How safe is Naturopathy?

I would like to quote from a wonderful article written by Robert Medhurst, BNat ND DHom seeking to quantify the level of risk posed by Australian naturopaths:

Professor Michael Weir of the Faculty of Law at Bond University wrote in a 2016 submission to the Health Workforce Principal Committee on the registration of naturopathy, western herbal medicine and nutritional medicine.  Weir identified the following instances of death and adverse reaction which were directly associated with treatment by a person who was identified solely as an Australian naturopath:

  • 1999 – 1 death as a result of direct intervention by naturopath
  • 2002 – 1 death as a result of direct intervention by naturopath
  • 2004 – 1 adverse reaction as a result of direct intervention by naturopath
  • 2008 – 1 adverse reaction as a result of direct intervention by naturopath
  • 2016 – 1 adverse reaction as a result of direct intervention by naturopath
  • 2016 – 1 adverse reaction as a result of direct intervention by naturopath

In summary, over the 17-year period from 1999, Weir identified 2 deaths and 4 adverse reactions occurring as a result of direct intervention by a naturopath.

Risks associated with Orthodox Medicine compared to Naturopathy

In looking at the risk associated with naturopathy, it may be of benefit to examine the risk associated with the provision of services by a medical practitioner.

The British Medical Journal in 2016 refers to a figure of 400,000 deaths per year from orthodox medical treatments provided in US hospitals.  Extrapolating these figures to Australian populations, the figure here would be something in the order of 31,000 deaths per year making death from orthodox medical treatments provided in hospitals 263,500 times more likely than death resulting from the treatment provided by naturopaths.

A 2006 Victorian study found that the adverse event risk from treatment in Victorian hospitals was 6.88%.  In Australia in the financial year 2016-17, there were 11 million hospital admissions.  At a rate of 6.8%, for the 11 million hospital admissions nationally, 756,800 people would have suffered an adverse event from receiving orthodox medical treatment in hospital.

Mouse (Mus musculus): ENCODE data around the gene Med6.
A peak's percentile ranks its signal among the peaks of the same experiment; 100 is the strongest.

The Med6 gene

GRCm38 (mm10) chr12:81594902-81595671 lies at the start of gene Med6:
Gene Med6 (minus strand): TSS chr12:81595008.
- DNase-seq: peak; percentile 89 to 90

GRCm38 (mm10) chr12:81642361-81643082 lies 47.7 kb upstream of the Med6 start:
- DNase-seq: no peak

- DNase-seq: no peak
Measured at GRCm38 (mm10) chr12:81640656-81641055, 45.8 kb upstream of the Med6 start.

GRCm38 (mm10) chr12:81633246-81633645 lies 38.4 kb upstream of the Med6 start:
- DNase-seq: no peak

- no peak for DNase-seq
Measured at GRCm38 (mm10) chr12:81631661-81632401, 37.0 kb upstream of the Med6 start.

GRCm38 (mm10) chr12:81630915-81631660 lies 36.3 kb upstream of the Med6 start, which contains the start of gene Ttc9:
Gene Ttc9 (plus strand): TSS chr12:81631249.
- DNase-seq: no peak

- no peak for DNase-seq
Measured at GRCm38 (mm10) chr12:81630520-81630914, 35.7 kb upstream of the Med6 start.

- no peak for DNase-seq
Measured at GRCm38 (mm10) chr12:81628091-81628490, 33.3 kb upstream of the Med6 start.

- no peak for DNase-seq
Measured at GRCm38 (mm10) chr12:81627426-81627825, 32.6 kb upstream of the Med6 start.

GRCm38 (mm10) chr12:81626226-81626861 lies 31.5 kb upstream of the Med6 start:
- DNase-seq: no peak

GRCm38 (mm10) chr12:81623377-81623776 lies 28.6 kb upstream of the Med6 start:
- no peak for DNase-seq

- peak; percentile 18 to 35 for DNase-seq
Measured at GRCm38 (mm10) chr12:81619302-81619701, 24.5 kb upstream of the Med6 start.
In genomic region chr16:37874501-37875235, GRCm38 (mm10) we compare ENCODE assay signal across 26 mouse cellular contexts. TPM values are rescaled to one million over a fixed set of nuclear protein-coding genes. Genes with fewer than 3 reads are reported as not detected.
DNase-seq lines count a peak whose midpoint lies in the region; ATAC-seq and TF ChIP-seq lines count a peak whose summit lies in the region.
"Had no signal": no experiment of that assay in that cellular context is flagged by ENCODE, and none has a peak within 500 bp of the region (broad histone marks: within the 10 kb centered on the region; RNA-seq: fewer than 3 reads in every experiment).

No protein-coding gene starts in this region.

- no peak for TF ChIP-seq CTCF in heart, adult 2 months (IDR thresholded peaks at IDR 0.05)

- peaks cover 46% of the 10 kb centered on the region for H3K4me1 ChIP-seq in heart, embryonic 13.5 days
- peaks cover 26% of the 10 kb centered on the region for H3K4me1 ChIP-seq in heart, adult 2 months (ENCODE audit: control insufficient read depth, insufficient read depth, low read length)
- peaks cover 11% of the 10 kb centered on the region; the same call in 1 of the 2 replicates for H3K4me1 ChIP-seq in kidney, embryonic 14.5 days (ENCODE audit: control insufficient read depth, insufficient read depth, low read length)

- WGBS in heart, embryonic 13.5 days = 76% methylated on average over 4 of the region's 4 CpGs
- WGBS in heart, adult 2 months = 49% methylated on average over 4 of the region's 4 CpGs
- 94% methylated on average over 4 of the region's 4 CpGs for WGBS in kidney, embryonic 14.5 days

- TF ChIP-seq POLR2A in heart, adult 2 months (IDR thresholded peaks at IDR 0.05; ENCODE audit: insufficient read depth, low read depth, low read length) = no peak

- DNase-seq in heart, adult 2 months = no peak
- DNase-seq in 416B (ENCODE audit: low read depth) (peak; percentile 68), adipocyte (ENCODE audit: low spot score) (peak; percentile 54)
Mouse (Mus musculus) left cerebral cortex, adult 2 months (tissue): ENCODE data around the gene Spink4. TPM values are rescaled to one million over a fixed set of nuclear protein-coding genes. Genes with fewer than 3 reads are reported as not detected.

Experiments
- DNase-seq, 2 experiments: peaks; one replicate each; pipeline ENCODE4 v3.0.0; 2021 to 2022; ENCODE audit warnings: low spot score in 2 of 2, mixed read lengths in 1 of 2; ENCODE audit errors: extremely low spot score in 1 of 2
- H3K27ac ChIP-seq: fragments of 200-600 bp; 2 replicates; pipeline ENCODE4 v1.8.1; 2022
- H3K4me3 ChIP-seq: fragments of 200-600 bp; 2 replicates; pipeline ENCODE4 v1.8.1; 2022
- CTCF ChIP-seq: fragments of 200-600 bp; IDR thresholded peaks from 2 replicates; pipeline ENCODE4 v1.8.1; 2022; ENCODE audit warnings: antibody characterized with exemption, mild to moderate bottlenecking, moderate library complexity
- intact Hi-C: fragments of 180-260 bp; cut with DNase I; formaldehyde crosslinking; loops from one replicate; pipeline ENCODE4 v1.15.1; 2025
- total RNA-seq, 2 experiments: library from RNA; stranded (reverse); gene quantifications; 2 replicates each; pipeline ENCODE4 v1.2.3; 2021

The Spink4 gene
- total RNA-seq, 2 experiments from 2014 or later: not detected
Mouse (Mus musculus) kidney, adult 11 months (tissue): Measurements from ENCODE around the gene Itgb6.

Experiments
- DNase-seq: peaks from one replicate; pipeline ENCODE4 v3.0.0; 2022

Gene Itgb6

Ducket and Jorm, writing for the Grattan Institute in February of this year, state that around 900,000 people who are treated in Australian hospitals each year experience an adverse reaction.

According to this date and date from Weir, orthodox medical treatment provided in Australian hospitals is associated with 3,825,000 times more adverse reactions than treatment provided by Australian naturopaths.

Wilson, et al, in a paper published in the Medical Journal of Australia in 1995, which was a review of data from 28 NSW and South Australian hospitals, found an adverse reaction rate of 16.6% and of these a mortality rate of 4.9%.  Using Australian hospital admission data from the financial year 2016/17, this would give an adverse reaction figure of 1,826,000 and 89,474 deaths per annum nationally, indicating that orthodox medical treatments provided in Australian hospitals is 7,760,500 times more likely to cause an adverse reaction and 760,529 times more likely to cause death, than the treatment provided by an Australian Naturopath.


There are times when we need Orthodox Medicine or hospital treatments, but there are also times when a Naturopath may be able to help.  Naturopathy needs to be given the support and recognition it deserves – support from our Governments as well as from the media and all branches of health care.


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